A third form of this misperception occurs when conspiracy theorists assume, on the basis of ignorance and/or stereotyped thinking, that the group who is ostensibly responsible for something could not possibly have done that thing. For instance, conspiracy theories postulating that examples of ancient monumental architecture (the Egyptian or Mayan pyramids, Stonehenge, the Easter Island statues) must have been the product of aliens or whatever, usually depend on a serious underestimation of the engineering skills and technological know-how of the actual human beings on the scene.
The 9/11 attacks provide an example of all three forms of this misperception. Many powerful American individuals and institutions benefited from the attacks, including the Bush regime itself and its allies in the military-industrial complex. However, this is in no way an indication that the attacks were an American conspiracy; this is just how global geopolitics works: when something major and unexpected happens, one interest group or another will find a way to benefit from it. As Noam Chomsky has pointed out, 9/11 conspiracy theories actually get in the way of a realistic understanding of global geopolitics and the often amoral rules by which it is played. Likewise, in the immediate aftermath of the attacks the Bush regime acted quickly to return to Saudi Arabia high-ranking Saudi officials and members of the Bin Laden family who were in the US at the time; this might seem conspiratorial to the average American but is consistent with standard diplomatic practice. Third, as Immanuel Wallerstein has observed, 9/11 truthers under-estimate the actual organizational capacity of al-Qaida.
Overall, conspiracy theories tend to depend on the fallacious belief that everything that happens in society must have been intended to happen by some specific agent, when in actuality many important (and also many everyday) events are the unintended or unforeseen consequences of intentional action.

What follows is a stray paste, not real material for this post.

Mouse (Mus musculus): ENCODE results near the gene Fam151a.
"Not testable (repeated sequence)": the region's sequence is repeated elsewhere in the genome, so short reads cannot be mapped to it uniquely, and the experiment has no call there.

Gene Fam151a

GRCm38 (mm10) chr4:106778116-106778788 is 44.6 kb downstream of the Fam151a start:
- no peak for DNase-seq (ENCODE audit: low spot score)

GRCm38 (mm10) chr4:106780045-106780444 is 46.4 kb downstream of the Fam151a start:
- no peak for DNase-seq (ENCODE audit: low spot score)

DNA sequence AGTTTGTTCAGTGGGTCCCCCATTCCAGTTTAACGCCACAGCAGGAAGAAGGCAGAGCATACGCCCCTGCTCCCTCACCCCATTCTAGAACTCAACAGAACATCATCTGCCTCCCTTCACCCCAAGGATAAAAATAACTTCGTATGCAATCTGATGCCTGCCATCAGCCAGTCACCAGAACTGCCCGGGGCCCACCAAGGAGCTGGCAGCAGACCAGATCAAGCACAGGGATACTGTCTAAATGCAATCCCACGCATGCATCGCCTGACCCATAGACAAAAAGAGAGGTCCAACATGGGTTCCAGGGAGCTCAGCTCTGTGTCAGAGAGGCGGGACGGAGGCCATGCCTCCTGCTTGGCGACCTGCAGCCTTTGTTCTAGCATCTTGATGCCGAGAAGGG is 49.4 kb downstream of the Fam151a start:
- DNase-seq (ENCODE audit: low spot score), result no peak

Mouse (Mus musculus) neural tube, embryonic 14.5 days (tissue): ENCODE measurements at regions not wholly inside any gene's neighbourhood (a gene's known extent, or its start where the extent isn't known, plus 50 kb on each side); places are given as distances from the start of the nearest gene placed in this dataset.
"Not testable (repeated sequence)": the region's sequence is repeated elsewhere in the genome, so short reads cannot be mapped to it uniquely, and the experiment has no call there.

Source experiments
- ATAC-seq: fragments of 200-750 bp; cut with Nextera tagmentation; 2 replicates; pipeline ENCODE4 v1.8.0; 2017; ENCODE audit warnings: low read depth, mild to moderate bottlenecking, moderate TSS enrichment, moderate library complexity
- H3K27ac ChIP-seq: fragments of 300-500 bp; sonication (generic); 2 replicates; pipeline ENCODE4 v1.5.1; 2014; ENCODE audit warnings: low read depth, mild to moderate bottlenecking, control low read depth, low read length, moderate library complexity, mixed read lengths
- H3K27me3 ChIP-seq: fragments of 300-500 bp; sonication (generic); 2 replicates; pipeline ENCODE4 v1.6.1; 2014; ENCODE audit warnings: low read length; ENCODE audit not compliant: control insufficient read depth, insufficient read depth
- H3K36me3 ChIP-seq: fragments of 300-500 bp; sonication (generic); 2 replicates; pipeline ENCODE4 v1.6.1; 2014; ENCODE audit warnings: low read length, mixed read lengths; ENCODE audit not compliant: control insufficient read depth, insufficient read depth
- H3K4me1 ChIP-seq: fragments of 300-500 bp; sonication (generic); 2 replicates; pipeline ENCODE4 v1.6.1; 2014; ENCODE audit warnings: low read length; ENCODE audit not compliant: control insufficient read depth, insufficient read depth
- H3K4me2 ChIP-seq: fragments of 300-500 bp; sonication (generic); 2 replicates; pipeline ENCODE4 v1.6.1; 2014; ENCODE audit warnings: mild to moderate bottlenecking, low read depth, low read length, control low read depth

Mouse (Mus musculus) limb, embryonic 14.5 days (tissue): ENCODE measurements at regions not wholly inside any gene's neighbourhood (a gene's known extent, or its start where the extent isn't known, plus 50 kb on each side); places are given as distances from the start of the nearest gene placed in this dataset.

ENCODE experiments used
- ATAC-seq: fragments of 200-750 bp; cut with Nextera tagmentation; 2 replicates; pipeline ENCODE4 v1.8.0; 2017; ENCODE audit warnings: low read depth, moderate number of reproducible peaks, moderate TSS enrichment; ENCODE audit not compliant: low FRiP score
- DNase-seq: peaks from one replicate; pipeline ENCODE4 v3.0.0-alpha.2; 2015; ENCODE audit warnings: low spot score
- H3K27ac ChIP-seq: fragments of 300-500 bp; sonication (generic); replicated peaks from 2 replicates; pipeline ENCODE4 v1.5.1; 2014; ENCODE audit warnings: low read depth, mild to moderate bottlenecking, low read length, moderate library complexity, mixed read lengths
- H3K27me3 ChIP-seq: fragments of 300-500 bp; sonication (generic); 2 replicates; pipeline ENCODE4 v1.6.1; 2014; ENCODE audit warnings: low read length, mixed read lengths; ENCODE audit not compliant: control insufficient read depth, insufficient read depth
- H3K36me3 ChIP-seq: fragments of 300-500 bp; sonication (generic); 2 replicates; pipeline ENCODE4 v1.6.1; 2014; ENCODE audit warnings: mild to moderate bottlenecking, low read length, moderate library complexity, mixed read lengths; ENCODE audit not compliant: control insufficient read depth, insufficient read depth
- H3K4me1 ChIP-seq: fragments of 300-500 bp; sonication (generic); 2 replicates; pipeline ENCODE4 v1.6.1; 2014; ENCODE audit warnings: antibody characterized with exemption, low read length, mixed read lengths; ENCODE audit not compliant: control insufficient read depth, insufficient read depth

One common theme in conspiracy theories is that if one conspiracy theory is real, then all the others have to be as well. If 9/11 is an inside job, then the Illuminati are real. If Michael Jackson/Tupac/(Insert Celeb here) is alive, then NASA is concealing evidence of intelligent extraterrestrials.
There are, however, a group of conspiracy theorists who group all conspiracy theories into one big one. Every tragedy was caused to distract from the real problems. War was caused to further the plans (or two Illuminati bloodlines wanted to duke it out), a world event was staged to distract us, and a celebrity death was designed to hide their whistleblowing along with every secret society being created to further their plans.
The conspiracy mentality
“”Conspiracy theories are dangerous for many reasons. Among other things, they provide a way to reduce mental distress by changing our perception of a problem without actually doing anything to solve the problem. They're the mental equivalent of a pacifier.
Daniel Pipes, in an early essay "adapted from a study prepared for the CIA", attempted to define which beliefs distinguish 'the conspiracy mentality' from 'more conventional patterns of thought'. He defined them as: appearances deceive; conspiracies drive history; nothing is haphazard; the enemy always gains power, fame, money, and sex.
Evidence suggests that conspiracist-minded people tend to think that they are both "too special to be duped" and that they desire "uniqueness" provided by belief in conspiracy theories.
In a nutshell
The Ultimate Conspiracy Debunker (Kurzgesagt – In a Nutshell)
Last Week Tonight with John Oliver: Conspiracies (LastWeekTonight)
Adam Ruins Everything - How Random Events Create Conspiracy Theories | truTV (Adam Ruins Everything)
- List of conspiracy theories
- 9/11 conspiracy theories
- Crank magnetism
- New World Order
- Obama citizenship denial
- Persecution complex
People notable for promoting conspiracy theories:
- Mark Dice
- David Icke
- Alex Jones
- Lyndon LaRouche
- Texe Marrs
- Jeff Rense
- Luke Rudkowski
- Louis Thomas McFadden
- Mike Bara
- Kerry Cassidy
- Robert Morningstar
- Laura Loomer
Not so notable conspiracy theorists
- Centre for Conspiracy Culture at the University of Winchester
- The Conspiracy Skeptic podcast
- Why I go after the grand conspiracy theorists
- Random conspiracy theory generator
- The Psychology of Crankery, Denialism blog
- Lies, damn lies, and "counter-knowledge", The Telegraph